The Data Doesn’t Lie: Invest Where The Market Is Going

Investors are always quick to jump onto the latest investment trends but just as quick to jump off when the party’s over.

EVs are the latest in many investments that have yet to live up to expectations. For years, backed by government incentives, celebrity endorsements, and feel-good environmental activism, Tesla was the darling of investors, making CEO Elon Musk, the richest person in the world in the process.

However, EVs have lost their luster lately, with Tesla leading the decline.
In just two weeks – beginning after the market closed on October 17th when Musk reported disappointing Tesla Q3 earnings and a poor outlook—Tesla's shares fell 23%, erasing $189 billion in market capitalization and stripping Musk’s net worth by $41 billion.


So, what’s wrong with EV investments and the EV market itself? One word: demand.
One year ago, most car dealers could sell an electric vehicle within a few weeks. However, EVs are not living up to their promise.
With only 4% of Americans currently owning an electric vehicle, the demandisn't there.


Smart investors don’t invest based on hype or perceived demand. Instead of chasing perceived demand, they gravitate towards real demand, and one area of real demand they have been intensely focused on lately is housing.

Remember Economics 101? The law of supply and demand is profound. It's one of the most simplistic and powerful concepts for understanding investing and business.

Choose an investment based on that simple principle, and you’ll be rewarded.

Housing, especially in the multifamily segment, is not based on perceived demand or hope. The demand is strong and growing. The U.S. has become a renter’s nation.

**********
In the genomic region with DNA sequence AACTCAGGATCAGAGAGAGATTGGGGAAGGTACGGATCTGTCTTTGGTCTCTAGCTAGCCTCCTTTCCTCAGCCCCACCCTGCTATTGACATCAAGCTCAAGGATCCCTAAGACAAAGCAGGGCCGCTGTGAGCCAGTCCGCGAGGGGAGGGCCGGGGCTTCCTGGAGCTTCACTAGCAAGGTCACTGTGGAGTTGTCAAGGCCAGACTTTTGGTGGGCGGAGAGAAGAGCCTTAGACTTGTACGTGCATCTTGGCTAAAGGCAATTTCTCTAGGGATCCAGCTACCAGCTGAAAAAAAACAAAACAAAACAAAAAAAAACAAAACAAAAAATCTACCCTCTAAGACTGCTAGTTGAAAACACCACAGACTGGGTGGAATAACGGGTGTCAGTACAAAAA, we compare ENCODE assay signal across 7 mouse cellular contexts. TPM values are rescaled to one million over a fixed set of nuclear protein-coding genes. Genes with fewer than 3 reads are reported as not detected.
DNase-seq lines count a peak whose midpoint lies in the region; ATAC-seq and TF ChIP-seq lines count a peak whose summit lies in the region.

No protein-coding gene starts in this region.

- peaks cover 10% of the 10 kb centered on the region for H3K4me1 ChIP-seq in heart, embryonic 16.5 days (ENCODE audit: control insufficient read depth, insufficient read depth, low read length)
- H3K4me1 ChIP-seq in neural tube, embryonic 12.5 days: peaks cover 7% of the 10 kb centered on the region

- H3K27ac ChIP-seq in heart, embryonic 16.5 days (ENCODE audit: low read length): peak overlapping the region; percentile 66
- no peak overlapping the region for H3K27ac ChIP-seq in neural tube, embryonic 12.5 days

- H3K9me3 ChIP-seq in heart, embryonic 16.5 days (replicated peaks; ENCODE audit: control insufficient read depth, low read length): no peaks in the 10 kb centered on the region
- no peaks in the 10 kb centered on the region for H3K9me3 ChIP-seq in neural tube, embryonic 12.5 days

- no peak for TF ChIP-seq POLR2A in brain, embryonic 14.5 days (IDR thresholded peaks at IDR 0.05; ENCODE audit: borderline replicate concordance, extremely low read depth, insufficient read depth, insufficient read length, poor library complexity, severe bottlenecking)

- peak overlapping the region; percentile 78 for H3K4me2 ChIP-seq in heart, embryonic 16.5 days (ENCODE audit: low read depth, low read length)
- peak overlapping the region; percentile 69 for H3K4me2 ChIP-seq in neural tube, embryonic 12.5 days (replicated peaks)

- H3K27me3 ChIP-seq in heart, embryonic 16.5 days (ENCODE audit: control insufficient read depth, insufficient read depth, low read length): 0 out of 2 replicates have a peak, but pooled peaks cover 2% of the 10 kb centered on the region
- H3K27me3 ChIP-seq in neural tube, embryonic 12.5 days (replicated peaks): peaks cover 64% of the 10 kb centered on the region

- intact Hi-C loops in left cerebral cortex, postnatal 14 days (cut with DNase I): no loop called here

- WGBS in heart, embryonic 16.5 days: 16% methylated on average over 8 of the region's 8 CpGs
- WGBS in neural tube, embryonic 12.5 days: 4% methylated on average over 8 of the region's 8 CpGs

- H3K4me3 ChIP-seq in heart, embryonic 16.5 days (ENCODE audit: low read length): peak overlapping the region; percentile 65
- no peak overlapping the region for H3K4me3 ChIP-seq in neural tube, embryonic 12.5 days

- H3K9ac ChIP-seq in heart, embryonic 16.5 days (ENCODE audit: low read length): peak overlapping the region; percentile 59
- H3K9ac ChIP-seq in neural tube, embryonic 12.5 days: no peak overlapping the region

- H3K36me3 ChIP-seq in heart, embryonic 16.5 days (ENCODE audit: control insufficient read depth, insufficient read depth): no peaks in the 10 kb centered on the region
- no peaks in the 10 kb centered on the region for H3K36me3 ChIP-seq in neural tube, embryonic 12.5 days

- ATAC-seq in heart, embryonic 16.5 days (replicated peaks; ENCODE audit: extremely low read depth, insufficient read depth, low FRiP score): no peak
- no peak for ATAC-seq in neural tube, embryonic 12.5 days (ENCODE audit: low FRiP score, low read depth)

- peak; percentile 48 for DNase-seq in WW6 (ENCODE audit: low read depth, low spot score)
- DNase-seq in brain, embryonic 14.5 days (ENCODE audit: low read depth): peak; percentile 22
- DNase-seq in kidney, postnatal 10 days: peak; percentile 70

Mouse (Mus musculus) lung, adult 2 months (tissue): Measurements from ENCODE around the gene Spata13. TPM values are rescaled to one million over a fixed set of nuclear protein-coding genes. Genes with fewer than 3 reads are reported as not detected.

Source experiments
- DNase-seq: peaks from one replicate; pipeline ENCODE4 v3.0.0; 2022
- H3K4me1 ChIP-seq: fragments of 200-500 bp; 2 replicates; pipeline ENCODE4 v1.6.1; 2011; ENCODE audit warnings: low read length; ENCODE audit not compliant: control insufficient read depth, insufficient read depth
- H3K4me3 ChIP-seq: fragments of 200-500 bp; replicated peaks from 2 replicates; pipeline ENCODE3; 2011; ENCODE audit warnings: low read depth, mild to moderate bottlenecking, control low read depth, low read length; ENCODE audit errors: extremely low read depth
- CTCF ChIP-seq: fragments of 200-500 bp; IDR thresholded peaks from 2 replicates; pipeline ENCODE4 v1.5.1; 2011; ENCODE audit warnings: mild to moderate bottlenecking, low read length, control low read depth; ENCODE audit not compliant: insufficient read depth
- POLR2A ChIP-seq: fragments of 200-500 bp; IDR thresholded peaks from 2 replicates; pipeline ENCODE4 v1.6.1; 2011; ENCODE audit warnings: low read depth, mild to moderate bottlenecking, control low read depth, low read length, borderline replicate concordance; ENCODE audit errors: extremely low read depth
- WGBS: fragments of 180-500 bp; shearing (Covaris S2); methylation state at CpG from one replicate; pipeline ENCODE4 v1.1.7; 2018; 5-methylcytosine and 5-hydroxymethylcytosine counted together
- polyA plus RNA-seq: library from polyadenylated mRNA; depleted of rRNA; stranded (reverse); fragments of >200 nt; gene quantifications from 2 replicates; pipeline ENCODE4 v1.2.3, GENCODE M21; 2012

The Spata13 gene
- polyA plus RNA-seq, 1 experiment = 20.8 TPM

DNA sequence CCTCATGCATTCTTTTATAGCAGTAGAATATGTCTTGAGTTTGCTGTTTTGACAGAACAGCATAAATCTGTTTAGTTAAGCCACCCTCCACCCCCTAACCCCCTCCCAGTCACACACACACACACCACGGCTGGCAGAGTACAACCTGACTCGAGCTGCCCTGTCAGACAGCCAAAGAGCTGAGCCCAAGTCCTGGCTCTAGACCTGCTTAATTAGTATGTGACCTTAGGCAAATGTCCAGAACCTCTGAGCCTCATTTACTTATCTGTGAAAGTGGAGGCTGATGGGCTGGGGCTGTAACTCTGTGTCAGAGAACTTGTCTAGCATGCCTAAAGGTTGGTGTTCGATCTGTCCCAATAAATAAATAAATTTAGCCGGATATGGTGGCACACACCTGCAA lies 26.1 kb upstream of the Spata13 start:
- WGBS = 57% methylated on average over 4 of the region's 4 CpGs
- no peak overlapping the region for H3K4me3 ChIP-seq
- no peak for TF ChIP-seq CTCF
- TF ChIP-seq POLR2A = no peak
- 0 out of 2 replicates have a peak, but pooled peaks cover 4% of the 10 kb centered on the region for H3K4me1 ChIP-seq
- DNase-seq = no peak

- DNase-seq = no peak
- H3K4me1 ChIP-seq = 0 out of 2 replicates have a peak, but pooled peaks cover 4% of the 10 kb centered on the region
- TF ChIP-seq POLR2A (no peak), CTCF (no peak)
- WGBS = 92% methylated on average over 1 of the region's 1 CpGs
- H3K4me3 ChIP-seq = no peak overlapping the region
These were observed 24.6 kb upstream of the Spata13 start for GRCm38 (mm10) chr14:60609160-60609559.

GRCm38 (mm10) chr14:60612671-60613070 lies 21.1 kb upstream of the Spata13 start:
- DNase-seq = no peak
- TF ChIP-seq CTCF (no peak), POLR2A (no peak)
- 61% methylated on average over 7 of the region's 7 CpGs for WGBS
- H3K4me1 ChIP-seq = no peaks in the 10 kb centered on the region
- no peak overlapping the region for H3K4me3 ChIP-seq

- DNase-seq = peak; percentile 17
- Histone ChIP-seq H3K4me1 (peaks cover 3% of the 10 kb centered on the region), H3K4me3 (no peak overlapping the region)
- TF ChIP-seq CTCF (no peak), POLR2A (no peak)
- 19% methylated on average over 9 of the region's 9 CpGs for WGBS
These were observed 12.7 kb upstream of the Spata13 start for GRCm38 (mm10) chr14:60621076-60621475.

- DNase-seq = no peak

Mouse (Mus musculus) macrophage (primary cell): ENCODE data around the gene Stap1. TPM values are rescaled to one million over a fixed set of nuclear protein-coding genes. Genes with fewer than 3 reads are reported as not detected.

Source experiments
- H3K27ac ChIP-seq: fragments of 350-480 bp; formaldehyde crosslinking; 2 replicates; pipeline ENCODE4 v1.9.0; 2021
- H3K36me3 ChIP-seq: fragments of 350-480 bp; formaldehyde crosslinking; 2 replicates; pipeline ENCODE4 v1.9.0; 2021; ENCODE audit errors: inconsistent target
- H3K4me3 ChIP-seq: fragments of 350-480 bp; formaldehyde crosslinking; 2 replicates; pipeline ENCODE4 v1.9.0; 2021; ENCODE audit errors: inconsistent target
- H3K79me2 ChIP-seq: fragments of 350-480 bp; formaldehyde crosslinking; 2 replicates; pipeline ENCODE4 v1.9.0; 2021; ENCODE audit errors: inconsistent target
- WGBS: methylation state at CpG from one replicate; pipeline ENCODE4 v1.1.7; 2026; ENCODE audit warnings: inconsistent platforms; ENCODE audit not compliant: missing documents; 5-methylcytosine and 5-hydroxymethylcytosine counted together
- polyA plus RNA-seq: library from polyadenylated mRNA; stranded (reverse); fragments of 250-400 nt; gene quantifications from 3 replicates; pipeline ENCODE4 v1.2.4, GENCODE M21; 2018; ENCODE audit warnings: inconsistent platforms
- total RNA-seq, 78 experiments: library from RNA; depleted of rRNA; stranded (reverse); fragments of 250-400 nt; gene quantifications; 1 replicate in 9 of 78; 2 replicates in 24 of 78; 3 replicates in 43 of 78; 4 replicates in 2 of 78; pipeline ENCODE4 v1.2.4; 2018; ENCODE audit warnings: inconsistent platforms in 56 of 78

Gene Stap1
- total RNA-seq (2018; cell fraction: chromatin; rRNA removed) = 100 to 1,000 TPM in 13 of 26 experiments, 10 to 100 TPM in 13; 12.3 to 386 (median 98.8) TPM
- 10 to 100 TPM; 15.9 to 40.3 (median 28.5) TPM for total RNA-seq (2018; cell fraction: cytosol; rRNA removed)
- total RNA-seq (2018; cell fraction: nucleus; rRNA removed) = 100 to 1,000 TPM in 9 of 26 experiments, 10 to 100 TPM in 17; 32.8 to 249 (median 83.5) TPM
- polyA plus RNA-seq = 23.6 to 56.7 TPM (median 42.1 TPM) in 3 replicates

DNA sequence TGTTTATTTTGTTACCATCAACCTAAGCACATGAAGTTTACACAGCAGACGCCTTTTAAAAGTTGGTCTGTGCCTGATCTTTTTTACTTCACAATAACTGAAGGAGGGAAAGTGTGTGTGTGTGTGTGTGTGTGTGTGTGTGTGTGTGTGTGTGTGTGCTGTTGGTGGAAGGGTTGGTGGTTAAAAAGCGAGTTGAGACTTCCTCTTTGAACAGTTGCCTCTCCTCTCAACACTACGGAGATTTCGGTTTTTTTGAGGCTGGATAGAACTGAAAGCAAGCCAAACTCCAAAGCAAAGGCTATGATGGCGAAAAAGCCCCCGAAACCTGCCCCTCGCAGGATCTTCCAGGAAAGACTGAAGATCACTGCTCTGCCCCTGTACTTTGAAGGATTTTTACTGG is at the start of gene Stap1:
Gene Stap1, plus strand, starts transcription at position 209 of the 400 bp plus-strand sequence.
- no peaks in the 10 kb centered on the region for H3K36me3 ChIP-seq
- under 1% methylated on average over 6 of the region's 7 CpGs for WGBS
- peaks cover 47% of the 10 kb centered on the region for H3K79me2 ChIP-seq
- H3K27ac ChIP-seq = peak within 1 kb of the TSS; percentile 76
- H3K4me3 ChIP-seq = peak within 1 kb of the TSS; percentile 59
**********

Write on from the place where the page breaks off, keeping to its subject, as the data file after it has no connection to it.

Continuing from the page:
This trend has been developing since the Great Recession, as demand for multifamily housing expanded after the housing collapse. Since then, demand has consistently outstripped supply, with the gap only growing wider.

Home affordability has been a major factor in recent years, contributing to the rising demand for rentals, with mortgage rates playing a large role. Mortgage rates have climbed since the U.S. Federal Reserve began raising interest rates in early 2022.

Current average 30-year rates are hovering around 7.86%, up from 3.22% in early 2022. Higher rates have caused the amount homebuyers can afford to pay for a home to shrink, even as fewer homes are sold.

Besides declining home affordability, renting is appealing in its own right, since renters have more flexibility and fewer responsibilities than come with homeownership.

The direct result of the country becoming a renting nation is the shortfall of available rental units, a trend developing since the Great Recession.

Even the current administration has recognized the demand for multifamily housing and the shortage of available units. To address the problem, the government is incentivizing local municipalities and developers to convert vacant office space into affordable housing.

Who are the direct beneficiaries of this high demand and short supply? Smart investors and syndicators that make investments based on facts.


Are you investing in real demand? Or are you banking on investments with media infatuation of trendy sectors, celebrity endorsements, and media attention?

Don't get distracted by news outlets, eccentric founders, trendy investments, or government recommendations!

Before your next investment decision, follow the data and the basic law of supply and demand. Invest in demand, even if it’s boring.

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